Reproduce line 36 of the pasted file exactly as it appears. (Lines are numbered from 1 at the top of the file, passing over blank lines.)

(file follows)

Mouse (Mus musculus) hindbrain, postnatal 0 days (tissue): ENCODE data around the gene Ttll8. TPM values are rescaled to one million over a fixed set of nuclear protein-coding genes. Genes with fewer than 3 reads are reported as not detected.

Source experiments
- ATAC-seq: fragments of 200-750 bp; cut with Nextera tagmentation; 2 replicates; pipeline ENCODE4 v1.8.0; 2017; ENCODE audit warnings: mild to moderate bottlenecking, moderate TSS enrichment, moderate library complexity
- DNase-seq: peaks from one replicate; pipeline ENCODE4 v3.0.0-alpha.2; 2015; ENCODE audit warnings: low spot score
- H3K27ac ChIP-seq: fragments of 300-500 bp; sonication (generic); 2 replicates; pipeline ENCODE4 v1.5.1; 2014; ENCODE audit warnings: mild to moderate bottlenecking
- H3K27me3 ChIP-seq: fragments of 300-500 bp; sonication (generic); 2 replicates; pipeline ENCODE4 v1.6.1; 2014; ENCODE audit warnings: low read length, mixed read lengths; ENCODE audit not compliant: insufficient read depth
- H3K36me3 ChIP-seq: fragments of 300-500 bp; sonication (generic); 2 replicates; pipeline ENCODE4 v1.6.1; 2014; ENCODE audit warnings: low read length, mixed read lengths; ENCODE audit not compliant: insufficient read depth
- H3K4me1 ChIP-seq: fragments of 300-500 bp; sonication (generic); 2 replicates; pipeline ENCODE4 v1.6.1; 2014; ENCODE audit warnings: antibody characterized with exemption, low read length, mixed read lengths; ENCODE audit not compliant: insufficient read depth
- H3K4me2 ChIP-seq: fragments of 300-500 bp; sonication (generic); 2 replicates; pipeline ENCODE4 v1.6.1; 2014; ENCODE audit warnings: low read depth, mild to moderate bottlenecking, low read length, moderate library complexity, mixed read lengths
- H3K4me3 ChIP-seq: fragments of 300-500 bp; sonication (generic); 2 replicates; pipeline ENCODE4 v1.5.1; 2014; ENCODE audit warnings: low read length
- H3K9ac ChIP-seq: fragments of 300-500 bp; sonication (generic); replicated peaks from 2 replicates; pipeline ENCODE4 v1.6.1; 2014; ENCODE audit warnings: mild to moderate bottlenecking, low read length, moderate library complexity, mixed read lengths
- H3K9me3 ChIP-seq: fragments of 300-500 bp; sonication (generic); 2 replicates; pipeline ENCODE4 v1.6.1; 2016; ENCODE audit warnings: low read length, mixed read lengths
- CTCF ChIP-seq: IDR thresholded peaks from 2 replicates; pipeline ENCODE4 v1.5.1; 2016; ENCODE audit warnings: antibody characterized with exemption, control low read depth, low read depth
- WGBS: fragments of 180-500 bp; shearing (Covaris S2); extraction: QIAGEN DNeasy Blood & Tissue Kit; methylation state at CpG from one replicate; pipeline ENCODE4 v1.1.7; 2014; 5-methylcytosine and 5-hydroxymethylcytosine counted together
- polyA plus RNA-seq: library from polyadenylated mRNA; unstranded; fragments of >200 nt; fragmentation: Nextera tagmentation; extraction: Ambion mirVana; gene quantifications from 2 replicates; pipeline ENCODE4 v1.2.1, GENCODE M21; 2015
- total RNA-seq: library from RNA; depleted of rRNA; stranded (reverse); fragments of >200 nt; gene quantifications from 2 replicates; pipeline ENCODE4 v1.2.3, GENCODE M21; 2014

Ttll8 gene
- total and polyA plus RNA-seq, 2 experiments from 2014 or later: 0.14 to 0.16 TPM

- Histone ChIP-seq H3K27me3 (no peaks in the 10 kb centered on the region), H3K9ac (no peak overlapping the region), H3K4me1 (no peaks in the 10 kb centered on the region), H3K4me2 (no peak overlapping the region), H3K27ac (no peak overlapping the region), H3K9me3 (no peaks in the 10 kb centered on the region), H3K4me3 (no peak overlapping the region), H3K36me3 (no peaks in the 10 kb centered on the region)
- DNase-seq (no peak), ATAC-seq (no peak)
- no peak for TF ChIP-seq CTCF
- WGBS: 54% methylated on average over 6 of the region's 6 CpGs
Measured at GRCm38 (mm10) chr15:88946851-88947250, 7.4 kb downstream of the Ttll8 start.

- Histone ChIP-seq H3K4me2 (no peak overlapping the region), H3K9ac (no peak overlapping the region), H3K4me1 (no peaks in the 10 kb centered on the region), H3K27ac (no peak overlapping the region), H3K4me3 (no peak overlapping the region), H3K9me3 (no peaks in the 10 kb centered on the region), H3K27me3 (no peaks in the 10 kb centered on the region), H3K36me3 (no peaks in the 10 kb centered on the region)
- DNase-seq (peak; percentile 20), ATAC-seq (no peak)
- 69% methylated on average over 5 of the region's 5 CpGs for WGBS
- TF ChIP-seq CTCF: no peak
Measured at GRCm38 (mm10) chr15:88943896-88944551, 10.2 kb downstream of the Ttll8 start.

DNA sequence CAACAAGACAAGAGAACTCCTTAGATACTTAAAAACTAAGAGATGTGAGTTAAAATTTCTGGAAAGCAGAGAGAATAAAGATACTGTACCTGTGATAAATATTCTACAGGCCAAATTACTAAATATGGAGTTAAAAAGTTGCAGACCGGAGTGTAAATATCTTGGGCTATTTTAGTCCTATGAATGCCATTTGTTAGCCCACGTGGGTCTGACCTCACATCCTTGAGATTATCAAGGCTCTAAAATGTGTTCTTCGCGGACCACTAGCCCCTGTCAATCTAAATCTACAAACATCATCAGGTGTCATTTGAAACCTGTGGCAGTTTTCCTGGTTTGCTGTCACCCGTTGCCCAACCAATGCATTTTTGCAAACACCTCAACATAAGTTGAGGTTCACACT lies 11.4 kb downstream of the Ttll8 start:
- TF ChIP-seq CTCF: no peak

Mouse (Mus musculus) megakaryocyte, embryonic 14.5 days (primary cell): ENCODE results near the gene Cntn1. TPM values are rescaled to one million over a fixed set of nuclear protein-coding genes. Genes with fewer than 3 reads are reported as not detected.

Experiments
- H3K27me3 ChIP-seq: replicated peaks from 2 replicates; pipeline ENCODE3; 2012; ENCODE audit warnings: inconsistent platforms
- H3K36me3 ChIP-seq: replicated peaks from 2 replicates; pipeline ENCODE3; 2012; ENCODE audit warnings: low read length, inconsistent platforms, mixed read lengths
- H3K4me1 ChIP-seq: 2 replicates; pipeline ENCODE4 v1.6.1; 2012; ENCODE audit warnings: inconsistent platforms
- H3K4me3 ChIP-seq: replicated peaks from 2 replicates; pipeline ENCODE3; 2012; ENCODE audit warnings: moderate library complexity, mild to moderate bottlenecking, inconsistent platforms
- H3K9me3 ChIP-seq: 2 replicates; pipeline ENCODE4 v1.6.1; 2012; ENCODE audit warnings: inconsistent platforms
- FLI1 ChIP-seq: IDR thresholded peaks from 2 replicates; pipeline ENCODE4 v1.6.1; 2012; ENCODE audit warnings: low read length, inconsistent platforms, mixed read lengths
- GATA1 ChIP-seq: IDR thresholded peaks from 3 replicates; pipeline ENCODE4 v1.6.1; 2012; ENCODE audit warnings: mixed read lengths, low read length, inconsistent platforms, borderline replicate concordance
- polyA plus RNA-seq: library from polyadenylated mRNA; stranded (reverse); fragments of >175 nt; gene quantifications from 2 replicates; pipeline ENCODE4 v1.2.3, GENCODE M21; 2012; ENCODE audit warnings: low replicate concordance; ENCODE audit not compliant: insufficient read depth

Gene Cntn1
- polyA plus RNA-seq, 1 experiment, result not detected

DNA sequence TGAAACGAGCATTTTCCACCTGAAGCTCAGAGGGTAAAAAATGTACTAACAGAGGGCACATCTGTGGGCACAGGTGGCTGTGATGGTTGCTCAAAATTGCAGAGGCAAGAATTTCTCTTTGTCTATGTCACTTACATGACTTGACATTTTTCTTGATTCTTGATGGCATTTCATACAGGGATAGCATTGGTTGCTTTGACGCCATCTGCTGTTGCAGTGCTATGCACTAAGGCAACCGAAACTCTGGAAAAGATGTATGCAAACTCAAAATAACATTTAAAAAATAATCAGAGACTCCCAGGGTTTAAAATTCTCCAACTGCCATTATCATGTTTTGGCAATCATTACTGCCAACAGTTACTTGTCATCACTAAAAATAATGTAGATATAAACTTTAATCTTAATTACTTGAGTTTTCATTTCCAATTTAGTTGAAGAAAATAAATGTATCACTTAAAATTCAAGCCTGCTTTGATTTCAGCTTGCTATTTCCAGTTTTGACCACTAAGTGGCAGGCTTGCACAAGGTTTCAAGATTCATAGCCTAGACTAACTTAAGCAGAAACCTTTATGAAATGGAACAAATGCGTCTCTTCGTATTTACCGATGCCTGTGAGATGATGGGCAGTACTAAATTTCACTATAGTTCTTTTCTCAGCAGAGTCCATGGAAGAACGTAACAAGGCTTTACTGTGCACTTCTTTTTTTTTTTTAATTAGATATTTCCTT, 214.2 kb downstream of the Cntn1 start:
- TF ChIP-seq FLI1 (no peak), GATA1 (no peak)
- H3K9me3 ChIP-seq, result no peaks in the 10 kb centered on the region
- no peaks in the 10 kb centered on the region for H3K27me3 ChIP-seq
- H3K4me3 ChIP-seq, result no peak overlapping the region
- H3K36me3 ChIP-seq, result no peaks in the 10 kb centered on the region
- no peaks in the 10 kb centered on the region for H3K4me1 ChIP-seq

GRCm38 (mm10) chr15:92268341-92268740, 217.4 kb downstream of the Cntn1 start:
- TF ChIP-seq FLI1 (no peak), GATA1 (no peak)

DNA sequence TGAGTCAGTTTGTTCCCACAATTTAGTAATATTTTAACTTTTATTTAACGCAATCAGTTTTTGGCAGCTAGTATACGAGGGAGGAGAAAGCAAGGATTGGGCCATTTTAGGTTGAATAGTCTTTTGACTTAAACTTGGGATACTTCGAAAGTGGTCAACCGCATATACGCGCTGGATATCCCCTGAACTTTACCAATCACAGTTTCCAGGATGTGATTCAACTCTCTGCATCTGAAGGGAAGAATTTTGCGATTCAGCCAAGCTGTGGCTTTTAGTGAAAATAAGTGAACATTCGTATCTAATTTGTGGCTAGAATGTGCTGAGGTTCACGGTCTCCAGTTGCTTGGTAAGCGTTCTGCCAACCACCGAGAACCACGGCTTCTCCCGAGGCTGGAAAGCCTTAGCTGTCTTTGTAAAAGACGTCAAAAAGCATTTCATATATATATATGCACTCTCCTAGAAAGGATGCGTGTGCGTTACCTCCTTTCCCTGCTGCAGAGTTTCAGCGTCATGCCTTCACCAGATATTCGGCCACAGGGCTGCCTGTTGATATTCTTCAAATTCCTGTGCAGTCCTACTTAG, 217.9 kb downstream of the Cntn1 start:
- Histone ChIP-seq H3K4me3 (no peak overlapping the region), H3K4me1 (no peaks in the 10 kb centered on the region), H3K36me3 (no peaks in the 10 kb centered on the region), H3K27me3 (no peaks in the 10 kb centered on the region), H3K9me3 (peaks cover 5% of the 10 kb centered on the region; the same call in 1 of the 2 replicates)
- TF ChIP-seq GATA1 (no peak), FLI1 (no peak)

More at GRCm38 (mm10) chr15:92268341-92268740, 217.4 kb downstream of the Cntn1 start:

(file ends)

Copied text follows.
- H3K4me3 ChIP-seq: replicated peaks from 2 replicates; pipeline ENCODE3; 2012; ENCODE audit warnings: moderate library complexity, mild to moderate bottlenecking, inconsistent platforms